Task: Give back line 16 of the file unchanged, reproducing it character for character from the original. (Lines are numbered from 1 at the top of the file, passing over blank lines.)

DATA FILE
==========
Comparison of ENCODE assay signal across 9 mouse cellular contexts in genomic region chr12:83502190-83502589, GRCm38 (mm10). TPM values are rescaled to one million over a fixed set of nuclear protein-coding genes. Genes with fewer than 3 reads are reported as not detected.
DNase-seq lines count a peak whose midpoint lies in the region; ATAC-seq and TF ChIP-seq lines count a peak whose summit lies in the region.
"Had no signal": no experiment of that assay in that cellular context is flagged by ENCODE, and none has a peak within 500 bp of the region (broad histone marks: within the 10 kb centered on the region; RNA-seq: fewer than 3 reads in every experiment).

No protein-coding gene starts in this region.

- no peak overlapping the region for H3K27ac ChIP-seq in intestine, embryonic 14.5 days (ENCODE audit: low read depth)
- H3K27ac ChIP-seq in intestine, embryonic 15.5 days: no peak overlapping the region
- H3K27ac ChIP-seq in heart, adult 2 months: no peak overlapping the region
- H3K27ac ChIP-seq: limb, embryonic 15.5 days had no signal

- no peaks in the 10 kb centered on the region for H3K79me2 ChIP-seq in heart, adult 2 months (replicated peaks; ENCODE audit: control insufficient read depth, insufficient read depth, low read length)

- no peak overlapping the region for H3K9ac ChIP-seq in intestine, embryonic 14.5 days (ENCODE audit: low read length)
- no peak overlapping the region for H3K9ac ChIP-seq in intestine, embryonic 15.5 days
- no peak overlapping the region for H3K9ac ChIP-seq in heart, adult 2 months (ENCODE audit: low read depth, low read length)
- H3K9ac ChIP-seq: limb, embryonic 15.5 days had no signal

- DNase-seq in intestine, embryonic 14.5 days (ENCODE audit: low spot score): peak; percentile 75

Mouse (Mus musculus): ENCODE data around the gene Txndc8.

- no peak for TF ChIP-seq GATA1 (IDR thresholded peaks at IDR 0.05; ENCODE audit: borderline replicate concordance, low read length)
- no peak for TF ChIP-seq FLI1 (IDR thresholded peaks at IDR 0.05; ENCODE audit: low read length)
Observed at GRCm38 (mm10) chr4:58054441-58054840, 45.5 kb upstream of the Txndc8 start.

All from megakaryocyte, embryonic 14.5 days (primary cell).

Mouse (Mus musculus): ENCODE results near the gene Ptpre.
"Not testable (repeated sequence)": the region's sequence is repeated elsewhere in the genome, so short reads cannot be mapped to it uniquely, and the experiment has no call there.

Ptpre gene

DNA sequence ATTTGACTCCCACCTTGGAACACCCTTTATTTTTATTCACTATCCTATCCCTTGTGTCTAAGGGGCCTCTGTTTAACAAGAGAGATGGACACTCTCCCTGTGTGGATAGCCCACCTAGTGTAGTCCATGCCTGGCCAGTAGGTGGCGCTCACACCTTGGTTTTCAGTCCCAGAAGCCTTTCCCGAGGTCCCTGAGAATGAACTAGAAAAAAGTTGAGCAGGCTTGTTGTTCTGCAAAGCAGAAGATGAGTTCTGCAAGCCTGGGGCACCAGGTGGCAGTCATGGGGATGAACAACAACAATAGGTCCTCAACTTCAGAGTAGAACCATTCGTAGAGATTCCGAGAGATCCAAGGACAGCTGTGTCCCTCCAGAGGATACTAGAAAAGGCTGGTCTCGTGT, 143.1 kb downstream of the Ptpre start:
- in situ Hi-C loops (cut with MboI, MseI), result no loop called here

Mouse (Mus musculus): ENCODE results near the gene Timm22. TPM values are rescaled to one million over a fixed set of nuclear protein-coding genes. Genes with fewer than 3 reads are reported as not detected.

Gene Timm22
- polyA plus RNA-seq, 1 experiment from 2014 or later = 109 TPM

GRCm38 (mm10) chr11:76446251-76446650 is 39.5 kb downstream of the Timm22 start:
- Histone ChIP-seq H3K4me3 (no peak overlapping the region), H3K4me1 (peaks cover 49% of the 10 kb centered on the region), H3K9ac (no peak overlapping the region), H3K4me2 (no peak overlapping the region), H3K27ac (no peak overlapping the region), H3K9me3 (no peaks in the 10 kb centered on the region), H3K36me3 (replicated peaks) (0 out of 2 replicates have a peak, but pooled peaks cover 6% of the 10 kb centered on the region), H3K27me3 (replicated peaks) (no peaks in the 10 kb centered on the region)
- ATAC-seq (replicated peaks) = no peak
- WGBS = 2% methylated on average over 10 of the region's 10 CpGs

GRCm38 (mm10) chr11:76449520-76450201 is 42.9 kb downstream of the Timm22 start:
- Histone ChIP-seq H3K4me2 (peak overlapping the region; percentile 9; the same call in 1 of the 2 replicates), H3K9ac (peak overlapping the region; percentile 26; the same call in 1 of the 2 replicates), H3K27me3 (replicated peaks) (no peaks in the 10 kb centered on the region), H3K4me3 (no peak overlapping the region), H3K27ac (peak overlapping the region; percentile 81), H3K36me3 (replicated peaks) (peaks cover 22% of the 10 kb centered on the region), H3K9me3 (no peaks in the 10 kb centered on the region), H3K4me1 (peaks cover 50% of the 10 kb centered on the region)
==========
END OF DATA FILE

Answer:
- no peak for TF ChIP-seq GATA1 (IDR thresholded peaks at IDR 0.05; ENCODE audit: borderline replicate concordance, low read length)